(That said, I also forecasted that Mall of America wouldn’t last five years, so my predictions aren’t always that good.)
My 2021 prediction stemmed from our 2020 research, which showed that leading CX programs were analyzing the behavioral, operational, and financial data in journeys to discover what customers were actually doing; the business’s behaviors that impacted the customer; and the financial outcomes that resulted from the interaction of those two factors.
The importance of data was starkly demonstrated by three journey analytics and orchestration acquisitions earlier this year:
First, Kitewheel was purchased by CSG. I have to admit, that move caught me by surprise. We’ve been following the journey analytics and orchestration marketplace for years now and been expecting it to take off as a category. Instead, this acquisition was the first inkling that the marketplace will be going in a different – albeit exciting – new direction.
Next, our technology partner Qualtrics purchased Usermind (also one of our partners), adding the journey orchestration toolset to their capabilities. This will enable brands to more easily combine sentiment and business data into their analysis of the customer experience…and most importantly, act on what they find.
Lastly, Genesys purchased Pointillist, bringing a journey analytics capability to their existing technology stack.
The year began with a burgeoning journey analytics and orchestration market. But by the end, the landscape had changed drastically, with three of the top four players in the space absorbed into larger organizations.
Now, instead of orchestration being a standalone offering struggling to find a buyer, the capability is being integrated into larger organizations.
Which means journey analytics and orchestration are dead.
Long live journey analytics and orchestration!
My excitement around this change stems from the concept – now more in reach than ever before – of analyzing customer journeys to build a new “Journey of One.” A “Journey of One” means the ability to design journeys around individual needs. (Watch this space – I’ll be writing more about this in the new year!)
Doing that requires integrating the data. That’s not going to happen overnight. It will probably take about a year. But make no mistake, it’s going to be happening.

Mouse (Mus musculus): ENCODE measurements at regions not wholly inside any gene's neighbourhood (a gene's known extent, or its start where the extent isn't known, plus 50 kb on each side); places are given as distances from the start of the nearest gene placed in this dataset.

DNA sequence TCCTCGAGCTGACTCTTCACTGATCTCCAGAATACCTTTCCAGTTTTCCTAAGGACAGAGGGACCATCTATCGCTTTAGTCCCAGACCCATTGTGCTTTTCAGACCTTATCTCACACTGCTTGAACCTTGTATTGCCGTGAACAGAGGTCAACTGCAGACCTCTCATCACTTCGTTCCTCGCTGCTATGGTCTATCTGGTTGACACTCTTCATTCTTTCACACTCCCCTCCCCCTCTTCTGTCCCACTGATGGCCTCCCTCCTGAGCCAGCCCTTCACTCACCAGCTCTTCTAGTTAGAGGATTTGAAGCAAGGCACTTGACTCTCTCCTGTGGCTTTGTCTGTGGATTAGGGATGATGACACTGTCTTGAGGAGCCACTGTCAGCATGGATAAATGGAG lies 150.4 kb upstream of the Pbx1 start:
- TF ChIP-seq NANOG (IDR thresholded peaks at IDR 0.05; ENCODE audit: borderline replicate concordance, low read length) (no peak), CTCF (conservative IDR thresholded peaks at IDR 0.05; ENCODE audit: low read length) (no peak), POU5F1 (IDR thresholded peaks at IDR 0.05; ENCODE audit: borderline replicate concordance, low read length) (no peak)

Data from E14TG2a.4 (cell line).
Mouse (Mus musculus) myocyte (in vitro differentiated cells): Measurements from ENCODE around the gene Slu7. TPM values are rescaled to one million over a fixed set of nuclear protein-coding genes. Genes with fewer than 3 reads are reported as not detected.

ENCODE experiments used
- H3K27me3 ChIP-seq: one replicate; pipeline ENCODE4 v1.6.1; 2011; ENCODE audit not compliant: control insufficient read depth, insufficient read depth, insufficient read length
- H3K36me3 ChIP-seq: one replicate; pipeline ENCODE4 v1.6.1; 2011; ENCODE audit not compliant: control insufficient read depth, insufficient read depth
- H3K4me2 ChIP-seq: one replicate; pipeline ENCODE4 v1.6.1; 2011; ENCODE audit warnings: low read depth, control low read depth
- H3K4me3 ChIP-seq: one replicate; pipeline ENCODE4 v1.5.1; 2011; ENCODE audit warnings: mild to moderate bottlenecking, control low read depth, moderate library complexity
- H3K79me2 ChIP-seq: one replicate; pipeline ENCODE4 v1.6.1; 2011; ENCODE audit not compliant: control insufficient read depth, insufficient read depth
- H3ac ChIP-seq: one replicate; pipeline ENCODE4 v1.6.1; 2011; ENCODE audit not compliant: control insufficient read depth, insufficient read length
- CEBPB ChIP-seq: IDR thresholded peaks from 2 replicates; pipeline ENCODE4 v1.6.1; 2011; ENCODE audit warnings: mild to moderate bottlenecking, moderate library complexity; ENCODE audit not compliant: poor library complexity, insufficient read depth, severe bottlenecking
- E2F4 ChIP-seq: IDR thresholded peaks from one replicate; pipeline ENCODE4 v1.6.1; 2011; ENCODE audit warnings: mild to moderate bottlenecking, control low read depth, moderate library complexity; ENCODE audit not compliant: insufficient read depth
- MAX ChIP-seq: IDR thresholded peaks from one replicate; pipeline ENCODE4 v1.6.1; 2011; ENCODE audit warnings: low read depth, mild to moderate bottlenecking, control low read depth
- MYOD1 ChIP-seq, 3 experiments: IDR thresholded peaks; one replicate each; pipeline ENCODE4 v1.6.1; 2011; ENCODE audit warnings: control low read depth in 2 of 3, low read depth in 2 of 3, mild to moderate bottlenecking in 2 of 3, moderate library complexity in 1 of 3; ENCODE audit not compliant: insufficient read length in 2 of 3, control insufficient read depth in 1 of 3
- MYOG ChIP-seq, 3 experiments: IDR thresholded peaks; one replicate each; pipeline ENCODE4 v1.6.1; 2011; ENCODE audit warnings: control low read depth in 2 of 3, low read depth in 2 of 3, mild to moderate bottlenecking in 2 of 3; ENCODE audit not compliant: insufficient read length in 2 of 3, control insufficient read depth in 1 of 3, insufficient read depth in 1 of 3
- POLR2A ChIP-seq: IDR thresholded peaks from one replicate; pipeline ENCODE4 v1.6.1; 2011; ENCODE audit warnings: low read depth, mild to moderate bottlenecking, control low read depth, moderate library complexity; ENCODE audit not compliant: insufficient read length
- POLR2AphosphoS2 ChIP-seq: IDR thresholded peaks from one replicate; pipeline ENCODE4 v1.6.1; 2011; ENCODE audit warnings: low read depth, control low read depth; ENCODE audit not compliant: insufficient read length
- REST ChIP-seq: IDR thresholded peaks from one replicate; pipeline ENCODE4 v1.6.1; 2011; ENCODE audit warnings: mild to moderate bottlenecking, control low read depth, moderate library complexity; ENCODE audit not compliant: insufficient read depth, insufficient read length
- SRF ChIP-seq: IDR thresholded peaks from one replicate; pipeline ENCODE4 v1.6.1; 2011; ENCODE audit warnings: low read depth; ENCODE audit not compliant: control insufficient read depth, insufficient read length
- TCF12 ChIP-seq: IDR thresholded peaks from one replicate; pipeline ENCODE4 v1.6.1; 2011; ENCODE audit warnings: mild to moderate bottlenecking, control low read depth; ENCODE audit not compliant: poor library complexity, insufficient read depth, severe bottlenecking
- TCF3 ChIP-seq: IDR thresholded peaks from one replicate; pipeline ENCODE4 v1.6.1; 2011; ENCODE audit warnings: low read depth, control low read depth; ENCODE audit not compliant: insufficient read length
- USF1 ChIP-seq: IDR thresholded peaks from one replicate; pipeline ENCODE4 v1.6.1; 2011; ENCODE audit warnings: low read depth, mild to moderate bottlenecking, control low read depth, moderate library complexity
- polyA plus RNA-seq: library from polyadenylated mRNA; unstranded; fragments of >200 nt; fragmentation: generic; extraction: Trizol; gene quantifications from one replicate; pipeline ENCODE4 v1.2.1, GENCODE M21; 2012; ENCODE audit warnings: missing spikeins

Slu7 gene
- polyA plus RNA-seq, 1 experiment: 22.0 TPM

So that’s where organizations need to focus today. It’s imperative to bring their data together to create a comprehensive view of the customer experience and its impact on the business.
Today, we have behavioral data showing calls to the contact center. And channels the customers chose to use. And changes to orders. And they’re all tracked in separate systems: CRM/Contact Center, website, and order management systems, respectively.
The operational data showing hold time and dropped calls, phone vs. online orders, and on-time delivery percentages are also in different systems (IVR/contact center, CRM and website, and operational systems), and financial data is stored in still another online system.
This makes it difficult to create a comprehensive picture of the customer experience and align your entire organization around shared goals. Or reap the financial benefits of doing so.
The successful Change Makers we identified in last year’s research – those 1 in 4 programs that are driving business results through an improved experience – are already doing this.
In the coming year, more programs will catch up to those groundbreakers, as we hurtle toward a “Journey of One.” (Okay, maybe not “hurtle.” Let’s go with “shift.”)
In 2022, CX is finally going to get serious about journey analytics and orchestration. And that’s going to enable some truly amazing experiences.
But siloed data isn’t going to cut it. That’s why I say 2022 is going to be The Year of Data Integration.
So let me ask you: Are you working to integrate your systems?
Or maybe the more important question is, are your competitors integrating theirs?